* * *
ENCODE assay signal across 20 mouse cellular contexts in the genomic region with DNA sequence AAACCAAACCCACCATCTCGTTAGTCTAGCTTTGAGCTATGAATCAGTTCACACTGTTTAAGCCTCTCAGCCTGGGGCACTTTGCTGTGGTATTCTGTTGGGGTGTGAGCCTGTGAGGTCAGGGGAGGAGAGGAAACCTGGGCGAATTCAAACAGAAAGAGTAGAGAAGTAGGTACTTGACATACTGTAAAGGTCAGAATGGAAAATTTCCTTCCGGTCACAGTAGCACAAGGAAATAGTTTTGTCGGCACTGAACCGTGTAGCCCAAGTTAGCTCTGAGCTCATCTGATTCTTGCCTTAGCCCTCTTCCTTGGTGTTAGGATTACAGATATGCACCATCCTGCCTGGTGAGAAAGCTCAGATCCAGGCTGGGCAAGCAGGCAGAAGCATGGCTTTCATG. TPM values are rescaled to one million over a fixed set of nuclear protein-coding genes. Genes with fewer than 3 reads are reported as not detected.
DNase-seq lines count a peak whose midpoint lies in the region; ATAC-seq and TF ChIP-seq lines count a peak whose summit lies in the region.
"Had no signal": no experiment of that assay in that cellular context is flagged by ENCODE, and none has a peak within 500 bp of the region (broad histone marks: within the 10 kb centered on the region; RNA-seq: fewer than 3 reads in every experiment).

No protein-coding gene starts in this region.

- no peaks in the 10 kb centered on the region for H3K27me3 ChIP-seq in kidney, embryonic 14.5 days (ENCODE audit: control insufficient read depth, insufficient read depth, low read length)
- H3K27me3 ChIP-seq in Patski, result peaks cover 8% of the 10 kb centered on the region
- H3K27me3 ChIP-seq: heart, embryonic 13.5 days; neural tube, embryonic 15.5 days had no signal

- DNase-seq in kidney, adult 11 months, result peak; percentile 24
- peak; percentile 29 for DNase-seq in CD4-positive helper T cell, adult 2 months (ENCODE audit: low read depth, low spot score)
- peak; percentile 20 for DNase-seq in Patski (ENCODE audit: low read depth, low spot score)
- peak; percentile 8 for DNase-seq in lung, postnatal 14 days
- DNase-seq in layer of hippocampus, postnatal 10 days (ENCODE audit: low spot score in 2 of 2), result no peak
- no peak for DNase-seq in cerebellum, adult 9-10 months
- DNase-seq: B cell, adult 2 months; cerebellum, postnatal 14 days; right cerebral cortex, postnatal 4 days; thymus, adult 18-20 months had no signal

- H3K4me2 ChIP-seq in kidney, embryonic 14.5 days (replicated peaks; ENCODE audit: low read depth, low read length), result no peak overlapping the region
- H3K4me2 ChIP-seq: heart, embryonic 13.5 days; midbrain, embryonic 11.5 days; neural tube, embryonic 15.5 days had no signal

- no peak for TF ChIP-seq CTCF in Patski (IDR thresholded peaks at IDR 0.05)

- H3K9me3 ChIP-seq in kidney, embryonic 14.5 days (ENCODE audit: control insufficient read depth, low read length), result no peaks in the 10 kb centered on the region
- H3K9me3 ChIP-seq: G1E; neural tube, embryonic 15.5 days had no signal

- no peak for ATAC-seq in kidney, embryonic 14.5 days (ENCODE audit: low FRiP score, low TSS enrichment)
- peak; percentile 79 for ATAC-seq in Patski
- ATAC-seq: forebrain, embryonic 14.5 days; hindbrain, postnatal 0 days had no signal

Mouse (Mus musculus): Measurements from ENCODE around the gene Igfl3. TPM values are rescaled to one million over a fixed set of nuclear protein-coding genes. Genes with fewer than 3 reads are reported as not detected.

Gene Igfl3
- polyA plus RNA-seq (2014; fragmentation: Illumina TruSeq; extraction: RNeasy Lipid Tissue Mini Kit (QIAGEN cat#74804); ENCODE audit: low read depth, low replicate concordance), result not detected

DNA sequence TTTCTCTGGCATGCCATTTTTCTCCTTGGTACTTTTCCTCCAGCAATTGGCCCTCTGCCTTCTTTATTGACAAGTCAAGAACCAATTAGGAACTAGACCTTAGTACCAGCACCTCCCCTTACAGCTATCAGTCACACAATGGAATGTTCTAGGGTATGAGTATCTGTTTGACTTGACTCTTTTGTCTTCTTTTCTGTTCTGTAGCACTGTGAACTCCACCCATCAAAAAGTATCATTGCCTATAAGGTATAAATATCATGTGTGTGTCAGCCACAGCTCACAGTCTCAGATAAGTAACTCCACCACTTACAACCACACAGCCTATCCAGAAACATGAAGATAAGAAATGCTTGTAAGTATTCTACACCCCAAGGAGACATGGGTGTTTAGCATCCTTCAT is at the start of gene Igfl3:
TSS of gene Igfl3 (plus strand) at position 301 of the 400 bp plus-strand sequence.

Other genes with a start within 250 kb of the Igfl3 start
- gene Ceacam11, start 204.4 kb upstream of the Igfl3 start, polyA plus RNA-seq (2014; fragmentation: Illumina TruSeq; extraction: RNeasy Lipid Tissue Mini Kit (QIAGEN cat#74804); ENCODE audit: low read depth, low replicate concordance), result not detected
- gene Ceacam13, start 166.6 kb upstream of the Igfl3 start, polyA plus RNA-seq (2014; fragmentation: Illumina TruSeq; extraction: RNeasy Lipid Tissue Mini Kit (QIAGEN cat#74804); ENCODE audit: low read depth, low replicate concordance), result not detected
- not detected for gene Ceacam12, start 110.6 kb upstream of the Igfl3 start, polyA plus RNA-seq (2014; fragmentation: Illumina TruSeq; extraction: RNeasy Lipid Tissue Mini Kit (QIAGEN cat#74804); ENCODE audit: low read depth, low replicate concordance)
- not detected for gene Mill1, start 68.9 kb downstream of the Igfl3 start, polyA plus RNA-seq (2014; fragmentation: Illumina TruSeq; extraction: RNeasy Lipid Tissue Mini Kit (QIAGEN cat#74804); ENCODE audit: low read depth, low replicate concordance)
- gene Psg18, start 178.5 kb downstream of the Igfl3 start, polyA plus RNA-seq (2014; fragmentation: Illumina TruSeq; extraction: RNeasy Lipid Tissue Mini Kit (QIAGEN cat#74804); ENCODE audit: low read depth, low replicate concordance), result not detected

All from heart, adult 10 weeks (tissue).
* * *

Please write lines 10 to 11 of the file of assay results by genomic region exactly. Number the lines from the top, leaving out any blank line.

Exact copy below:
- peak; percentile 20 for DNase-seq in Patski (ENCODE audit: low read depth, low spot score)
- peak; percentile 8 for DNase-seq in lung, postnatal 14 days